Bonus factoid: Das’s work also helped undercut a false narrative in the media that madrassas were growing exponentially in Pakistan. In fact, there were fewer kids in religious schools in Pakistan than in the U.S. See: https://www.economist.com/asia/2005/05/19/madrassa-maths.
Is global migration on the rise?
If you had to guess, what percentage of the world’s population are international migrants, and how has that figure changed in recent decades? While recent news coverage might indicate otherwise, migrants today make up just a little more than 3 percent of the world’s population—and that number has held steady for the past sixty years.
This consistently low level of migration is even more surprising given that the huge differences in wages between rich and poor countries can translate into large, long-term wage gains for migrants. In a Policy Research Talk on global migration, Çağlar Özden showed that depending on a migrant’s occupation, education, and location, real wages can be four to 10 times higher than in their country of origin.
Özden’s research into the causes and consequences of global migration culminated in a 2018 Policy Research Report on Moving for Prosperity: Global Migration and Labor Markets, which proposed innovative policy measures to better manage economic concerns around migration. The Economist took note of some of these suggestions in its recent special report on migration: for one, rich country governments could replace visa quotas with taxes on immigration and spend the tax receipts on a popular cause. While few countries have tried this approach to date—Singapore being a notable exception—there’s no time like the present for new approaches to a seemingly intractable global problem.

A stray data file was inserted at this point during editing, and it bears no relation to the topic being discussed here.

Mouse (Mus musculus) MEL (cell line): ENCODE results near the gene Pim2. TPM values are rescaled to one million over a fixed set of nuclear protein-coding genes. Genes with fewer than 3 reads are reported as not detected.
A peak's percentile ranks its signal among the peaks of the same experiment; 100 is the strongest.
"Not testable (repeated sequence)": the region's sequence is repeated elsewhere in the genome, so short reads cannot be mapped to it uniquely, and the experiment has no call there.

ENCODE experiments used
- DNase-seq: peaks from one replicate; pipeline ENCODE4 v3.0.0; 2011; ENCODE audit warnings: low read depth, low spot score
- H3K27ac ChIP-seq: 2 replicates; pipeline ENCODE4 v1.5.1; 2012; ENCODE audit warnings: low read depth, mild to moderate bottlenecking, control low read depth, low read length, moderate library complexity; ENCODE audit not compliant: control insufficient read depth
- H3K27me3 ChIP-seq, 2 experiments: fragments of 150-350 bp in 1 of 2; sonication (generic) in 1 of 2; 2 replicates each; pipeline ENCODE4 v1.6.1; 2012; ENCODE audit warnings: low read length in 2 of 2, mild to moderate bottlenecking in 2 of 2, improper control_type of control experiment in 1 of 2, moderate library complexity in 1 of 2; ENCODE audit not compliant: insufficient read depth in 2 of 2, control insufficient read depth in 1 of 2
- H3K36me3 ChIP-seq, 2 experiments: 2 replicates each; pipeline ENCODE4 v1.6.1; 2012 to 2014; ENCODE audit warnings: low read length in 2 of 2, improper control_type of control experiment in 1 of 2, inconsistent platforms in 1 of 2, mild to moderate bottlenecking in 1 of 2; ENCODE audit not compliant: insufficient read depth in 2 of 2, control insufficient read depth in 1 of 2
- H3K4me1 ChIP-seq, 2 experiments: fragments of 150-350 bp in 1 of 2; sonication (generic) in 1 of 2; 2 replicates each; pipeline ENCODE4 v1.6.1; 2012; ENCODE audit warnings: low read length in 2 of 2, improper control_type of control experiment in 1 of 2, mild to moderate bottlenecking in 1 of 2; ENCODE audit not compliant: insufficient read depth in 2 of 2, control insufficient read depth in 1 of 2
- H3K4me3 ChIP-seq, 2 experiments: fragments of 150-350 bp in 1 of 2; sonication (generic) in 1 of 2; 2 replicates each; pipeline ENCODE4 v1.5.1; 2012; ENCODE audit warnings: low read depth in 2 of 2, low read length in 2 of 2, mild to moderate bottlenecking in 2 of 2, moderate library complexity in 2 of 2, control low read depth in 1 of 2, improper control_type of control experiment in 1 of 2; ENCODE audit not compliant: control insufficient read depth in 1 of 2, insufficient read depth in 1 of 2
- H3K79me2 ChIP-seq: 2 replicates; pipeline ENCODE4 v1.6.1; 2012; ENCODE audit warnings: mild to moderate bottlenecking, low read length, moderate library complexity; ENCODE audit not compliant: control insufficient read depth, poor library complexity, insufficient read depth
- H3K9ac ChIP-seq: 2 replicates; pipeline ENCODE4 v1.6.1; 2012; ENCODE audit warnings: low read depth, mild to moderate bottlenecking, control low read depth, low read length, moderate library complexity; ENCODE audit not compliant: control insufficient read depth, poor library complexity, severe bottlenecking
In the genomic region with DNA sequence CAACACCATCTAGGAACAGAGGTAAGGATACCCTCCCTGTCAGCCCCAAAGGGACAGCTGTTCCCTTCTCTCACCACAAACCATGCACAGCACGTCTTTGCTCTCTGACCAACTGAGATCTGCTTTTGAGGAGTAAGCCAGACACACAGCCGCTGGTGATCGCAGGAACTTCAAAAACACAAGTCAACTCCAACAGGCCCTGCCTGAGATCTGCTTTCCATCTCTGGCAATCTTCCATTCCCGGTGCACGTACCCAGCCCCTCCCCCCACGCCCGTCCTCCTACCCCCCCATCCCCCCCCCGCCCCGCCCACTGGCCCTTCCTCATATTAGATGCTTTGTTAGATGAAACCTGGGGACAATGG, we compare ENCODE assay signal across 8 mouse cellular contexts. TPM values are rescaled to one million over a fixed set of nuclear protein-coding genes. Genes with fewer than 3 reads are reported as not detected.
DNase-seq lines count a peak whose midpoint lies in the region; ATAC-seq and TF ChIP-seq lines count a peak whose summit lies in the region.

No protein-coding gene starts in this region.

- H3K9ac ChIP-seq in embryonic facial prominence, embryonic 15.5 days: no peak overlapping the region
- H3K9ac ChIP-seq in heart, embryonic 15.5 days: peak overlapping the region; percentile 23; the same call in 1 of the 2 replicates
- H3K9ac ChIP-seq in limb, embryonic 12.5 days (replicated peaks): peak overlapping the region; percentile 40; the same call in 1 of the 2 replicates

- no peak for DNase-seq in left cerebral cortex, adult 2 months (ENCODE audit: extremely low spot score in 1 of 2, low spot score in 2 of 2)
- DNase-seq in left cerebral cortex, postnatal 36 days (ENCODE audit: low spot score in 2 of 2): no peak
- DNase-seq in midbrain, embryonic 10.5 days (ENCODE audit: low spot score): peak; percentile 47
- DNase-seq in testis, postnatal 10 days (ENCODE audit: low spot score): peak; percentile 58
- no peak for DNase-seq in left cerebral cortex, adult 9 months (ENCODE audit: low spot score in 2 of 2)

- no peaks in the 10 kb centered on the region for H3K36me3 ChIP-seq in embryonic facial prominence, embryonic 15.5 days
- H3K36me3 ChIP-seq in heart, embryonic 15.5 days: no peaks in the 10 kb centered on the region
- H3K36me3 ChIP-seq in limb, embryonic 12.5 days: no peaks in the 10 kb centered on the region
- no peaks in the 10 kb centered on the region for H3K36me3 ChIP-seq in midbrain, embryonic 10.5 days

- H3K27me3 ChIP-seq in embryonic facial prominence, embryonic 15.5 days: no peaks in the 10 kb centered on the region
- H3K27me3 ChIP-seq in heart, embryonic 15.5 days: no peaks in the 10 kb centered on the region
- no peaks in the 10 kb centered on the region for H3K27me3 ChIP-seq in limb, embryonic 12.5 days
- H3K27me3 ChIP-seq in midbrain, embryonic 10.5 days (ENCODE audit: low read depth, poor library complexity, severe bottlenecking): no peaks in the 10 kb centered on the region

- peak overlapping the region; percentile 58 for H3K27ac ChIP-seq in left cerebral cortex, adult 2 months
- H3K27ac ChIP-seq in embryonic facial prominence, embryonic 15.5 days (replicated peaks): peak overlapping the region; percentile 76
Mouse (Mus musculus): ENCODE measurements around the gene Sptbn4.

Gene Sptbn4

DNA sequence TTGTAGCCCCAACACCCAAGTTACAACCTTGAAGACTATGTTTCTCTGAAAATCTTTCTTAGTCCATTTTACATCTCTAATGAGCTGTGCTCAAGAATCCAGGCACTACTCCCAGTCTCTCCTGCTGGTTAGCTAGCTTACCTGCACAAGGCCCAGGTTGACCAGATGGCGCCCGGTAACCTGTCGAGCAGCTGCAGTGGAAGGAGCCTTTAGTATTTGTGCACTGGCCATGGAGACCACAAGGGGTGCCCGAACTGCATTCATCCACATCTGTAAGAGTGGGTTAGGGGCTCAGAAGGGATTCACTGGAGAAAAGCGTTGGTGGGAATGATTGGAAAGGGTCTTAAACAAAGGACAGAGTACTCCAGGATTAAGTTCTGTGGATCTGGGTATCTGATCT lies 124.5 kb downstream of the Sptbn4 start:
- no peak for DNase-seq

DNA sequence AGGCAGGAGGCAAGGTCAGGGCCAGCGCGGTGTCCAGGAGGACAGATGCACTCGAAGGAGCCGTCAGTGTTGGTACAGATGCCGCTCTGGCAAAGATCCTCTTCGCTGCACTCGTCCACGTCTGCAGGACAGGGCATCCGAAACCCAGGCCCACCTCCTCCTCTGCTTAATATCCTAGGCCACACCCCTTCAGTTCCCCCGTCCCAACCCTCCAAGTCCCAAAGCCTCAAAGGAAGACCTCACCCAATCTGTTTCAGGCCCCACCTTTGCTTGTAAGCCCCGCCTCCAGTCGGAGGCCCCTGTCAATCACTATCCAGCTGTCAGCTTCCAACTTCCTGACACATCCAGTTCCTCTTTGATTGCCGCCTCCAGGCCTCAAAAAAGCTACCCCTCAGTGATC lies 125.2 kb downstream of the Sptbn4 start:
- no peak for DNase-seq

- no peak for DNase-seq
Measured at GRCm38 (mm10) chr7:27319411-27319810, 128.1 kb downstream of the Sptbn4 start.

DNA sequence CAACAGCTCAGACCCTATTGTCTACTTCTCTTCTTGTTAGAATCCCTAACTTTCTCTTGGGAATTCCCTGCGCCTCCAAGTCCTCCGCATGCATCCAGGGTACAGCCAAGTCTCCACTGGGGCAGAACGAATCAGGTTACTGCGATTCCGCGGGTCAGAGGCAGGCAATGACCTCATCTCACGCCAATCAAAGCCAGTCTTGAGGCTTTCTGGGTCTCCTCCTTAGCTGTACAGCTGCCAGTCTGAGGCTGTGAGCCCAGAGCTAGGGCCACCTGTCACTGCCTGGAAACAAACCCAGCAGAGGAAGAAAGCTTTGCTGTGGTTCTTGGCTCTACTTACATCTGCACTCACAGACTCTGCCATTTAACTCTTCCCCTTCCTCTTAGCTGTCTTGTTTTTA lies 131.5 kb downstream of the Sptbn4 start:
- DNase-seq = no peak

Figure 2: The World Migrant Stock as a Share of World Population
"Is our children learning?"
Back at the turn of the century, the Millennium Development Goal for education focused on getting kids into and through primary school. But in the last decade, it’s become clear that school attendance isn’t nearly enough. Reviewing an experiment on the impact of scholarships on school attendance in Cambodia, Deon Filmer pointed out that despite significant increases in enrollment, actual levels of learning in mathematics and vocabulary didn’t budge.